Danger warning as sea surge sweeps away coast's seals
DOZENS of disorientated – and potentially dangerous – seals could turn up in unusual areas of the coast after a "freak" tidal wave hit Donna Nook .
The "extremely traumatic" act of nature saw a tidal surge sweep over the 880 seals that migrate to the nature reserve to give birth and carry them far away from the beach.
Defensive mothers have turned up in dog-walking hotspots among the dunes – where they would not normally rest – and lost pups were swept out as far as Sutton-on-Sea and Mablethorpe.
Now Lincolnshire Wildlife Trust, which manages the site, is warning ramblers and dog walkers to be aware that the seals could become aggressive if approached.
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Dog walkers, in particular, are being asked to keep their pets on leads when in the area, both for the safety of the seals and their pets.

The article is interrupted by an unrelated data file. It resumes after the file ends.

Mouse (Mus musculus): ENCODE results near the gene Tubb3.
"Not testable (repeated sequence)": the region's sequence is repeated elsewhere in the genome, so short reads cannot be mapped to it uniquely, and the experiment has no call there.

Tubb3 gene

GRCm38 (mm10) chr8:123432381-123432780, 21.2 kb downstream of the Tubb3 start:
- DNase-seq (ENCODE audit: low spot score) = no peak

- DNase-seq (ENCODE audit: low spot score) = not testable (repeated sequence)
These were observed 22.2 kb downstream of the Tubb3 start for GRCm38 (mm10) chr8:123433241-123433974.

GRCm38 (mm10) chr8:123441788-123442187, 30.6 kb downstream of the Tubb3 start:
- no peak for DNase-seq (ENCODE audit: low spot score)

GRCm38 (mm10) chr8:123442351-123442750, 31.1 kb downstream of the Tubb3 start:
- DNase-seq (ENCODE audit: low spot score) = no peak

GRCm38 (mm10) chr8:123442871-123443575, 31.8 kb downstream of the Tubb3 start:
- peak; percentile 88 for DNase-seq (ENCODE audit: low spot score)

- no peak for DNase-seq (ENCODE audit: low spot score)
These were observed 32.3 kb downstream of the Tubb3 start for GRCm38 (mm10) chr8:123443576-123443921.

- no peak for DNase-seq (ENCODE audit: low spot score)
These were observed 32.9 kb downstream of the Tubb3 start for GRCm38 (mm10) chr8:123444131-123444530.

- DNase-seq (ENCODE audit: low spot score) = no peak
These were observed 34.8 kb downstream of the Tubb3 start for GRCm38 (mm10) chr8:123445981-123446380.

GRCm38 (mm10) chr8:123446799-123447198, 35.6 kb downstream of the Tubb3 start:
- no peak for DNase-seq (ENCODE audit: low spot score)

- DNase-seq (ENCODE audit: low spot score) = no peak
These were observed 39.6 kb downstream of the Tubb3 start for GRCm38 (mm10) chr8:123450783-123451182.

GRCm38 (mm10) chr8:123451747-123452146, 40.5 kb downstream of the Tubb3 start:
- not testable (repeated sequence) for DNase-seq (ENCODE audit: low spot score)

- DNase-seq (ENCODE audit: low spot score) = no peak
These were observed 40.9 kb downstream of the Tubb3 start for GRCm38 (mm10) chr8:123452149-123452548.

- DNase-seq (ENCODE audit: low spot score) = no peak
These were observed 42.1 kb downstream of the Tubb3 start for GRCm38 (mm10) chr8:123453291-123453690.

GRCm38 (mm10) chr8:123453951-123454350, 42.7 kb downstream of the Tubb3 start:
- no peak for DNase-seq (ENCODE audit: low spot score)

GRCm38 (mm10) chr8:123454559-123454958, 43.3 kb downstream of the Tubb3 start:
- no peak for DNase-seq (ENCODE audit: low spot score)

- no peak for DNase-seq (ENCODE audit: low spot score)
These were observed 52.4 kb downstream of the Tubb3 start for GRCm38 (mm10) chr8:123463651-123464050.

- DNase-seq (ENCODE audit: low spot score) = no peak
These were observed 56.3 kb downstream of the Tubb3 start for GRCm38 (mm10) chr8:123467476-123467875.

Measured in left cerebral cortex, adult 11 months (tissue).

Spokeswoman for the charity Rachel Shaw said: "The seals have been dispersed by the tide. So instead of them being where they normally rest, they are turning up in other, unusual places.
"Some have been moved further north and are in the dunes, which is very dangerous, especially to dog walkers, as we usually encourage them to walk their dogs there, rather than on the beach.
"It is a very upsetting thing to happen. The seal colony has a very low mortality rate.
"It is a very safe beach for them to pup, but obviously they are still susceptible to natural influences.
"This was an extremely high tide, certainly the highest the wardens have seen. Some locals have said it was the largest they had seen in 30 years."
It is thought many of the young pups will have been separated from their mothers and of those, few will survive. It is the first time it has happened in a number of years.
The nature reserve was forced to close temporarily after the tide bashed down the protective fence separating the seals from the public.
The majority of the seals have started to return to the colony and the exact number of fatalities will not be known until at least next week.
Warden Rob Scott said: "The seals were clearly very distressed and unhappy by the tidal surge. Now they could be far and wide. The mothers will get very aggressive and defensive. Even the pups who have been separated from their mothers have teeth.
"But if they are new-born, they will not survive, if they are a couple of weeks old they might be OK.
"It has caused upset, and it isn't nice to think about what it might have been like for them. It would have been a very traumatic experience."